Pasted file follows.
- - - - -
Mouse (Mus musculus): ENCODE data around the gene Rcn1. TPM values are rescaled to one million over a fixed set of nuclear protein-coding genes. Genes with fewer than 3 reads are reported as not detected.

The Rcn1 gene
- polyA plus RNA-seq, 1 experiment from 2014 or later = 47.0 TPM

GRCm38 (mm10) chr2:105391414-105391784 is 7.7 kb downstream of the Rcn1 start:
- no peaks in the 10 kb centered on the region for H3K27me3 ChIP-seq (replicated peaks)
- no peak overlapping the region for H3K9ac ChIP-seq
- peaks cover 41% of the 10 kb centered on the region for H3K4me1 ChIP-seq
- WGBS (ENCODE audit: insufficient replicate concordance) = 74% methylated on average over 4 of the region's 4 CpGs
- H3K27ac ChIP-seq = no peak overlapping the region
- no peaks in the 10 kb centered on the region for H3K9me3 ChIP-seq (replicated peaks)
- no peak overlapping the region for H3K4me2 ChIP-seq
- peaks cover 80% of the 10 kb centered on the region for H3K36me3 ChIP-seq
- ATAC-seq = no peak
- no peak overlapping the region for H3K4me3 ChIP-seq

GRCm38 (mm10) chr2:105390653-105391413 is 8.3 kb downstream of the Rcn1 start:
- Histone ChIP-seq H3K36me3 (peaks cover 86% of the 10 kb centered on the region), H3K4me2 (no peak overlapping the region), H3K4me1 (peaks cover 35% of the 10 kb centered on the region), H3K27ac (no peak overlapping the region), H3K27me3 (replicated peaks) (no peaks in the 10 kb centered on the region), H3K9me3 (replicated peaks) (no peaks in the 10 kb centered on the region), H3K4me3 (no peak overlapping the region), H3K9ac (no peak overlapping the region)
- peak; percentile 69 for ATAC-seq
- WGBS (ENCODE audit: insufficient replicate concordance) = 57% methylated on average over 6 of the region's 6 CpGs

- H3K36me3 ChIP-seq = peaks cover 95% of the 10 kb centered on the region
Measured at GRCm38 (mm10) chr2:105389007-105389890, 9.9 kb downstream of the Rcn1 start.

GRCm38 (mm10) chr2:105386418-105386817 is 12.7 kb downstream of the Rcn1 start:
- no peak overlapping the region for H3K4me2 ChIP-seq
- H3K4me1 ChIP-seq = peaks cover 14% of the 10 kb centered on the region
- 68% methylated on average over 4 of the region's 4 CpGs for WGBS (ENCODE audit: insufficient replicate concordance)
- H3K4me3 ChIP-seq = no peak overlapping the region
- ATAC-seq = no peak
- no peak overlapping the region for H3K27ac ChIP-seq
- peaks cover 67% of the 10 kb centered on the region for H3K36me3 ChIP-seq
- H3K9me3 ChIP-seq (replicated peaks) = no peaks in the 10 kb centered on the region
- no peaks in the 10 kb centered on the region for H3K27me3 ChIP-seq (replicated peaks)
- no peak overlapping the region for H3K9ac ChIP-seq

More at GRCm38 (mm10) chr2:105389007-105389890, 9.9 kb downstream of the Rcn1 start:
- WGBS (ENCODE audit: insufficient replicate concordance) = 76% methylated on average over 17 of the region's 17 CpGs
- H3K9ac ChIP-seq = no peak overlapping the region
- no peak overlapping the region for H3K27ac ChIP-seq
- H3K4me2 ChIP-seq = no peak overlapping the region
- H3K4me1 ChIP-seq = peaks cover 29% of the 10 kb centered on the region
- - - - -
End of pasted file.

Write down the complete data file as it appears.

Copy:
Mouse (Mus musculus): ENCODE data around the gene Rcn1. TPM values are rescaled to one million over a fixed set of nuclear protein-coding genes. Genes with fewer than 3 reads are reported as not detected.

The Rcn1 gene
- polyA plus RNA-seq, 1 experiment from 2014 or later = 47.0 TPM

GRCm38 (mm10) chr2:105391414-105391784 is 7.7 kb downstream of the Rcn1 start:
- no peaks in the 10 kb centered on the region for H3K27me3 ChIP-seq (replicated peaks)
- no peak overlapping the region for H3K9ac ChIP-seq
- peaks cover 41% of the 10 kb centered on the region for H3K4me1 ChIP-seq
- WGBS (ENCODE audit: insufficient replicate concordance) = 74% methylated on average over 4 of the region's 4 CpGs
- H3K27ac ChIP-seq = no peak overlapping the region
- no peaks in the 10 kb centered on the region for H3K9me3 ChIP-seq (replicated peaks)
- no peak overlapping the region for H3K4me2 ChIP-seq
- peaks cover 80% of the 10 kb centered on the region for H3K36me3 ChIP-seq
- ATAC-seq = no peak
- no peak overlapping the region for H3K4me3 ChIP-seq

GRCm38 (mm10) chr2:105390653-105391413 is 8.3 kb downstream of the Rcn1 start:
- Histone ChIP-seq H3K36me3 (peaks cover 86% of the 10 kb centered on the region), H3K4me2 (no peak overlapping the region), H3K4me1 (peaks cover 35% of the 10 kb centered on the region), H3K27ac (no peak overlapping the region), H3K27me3 (replicated peaks) (no peaks in the 10 kb centered on the region), H3K9me3 (replicated peaks) (no peaks in the 10 kb centered on the region), H3K4me3 (no peak overlapping the region), H3K9ac (no peak overlapping the region)
- peak; percentile 69 for ATAC-seq
- WGBS (ENCODE audit: insufficient replicate concordance) = 57% methylated on average over 6 of the region's 6 CpGs

- H3K36me3 ChIP-seq = peaks cover 95% of the 10 kb centered on the region
Measured at GRCm38 (mm10) chr2:105389007-105389890, 9.9 kb downstream of the Rcn1 start.

GRCm38 (mm10) chr2:105386418-105386817 is 12.7 kb downstream of the Rcn1 start:
- no peak overlapping the region for H3K4me2 ChIP-seq
- H3K4me1 ChIP-seq = peaks cover 14% of the 10 kb centered on the region
- 68% methylated on average over 4 of the region's 4 CpGs for WGBS (ENCODE audit: insufficient replicate concordance)
- H3K4me3 ChIP-seq = no peak overlapping the region
- ATAC-seq = no peak
- no peak overlapping the region for H3K27ac ChIP-seq
- peaks cover 67% of the 10 kb centered on the region for H3K36me3 ChIP-seq
- H3K9me3 ChIP-seq (replicated peaks) = no peaks in the 10 kb centered on the region
- no peaks in the 10 kb centered on the region for H3K27me3 ChIP-seq (replicated peaks)
- no peak overlapping the region for H3K9ac ChIP-seq

More at GRCm38 (mm10) chr2:105389007-105389890, 9.9 kb downstream of the Rcn1 start:
- WGBS (ENCODE audit: insufficient replicate concordance) = 76% methylated on average over 17 of the region's 17 CpGs
- H3K9ac ChIP-seq = no peak overlapping the region
- no peak overlapping the region for H3K27ac ChIP-seq
- H3K4me2 ChIP-seq = no peak overlapping the region
- H3K4me1 ChIP-seq = peaks cover 29% of the 10 kb centered on the region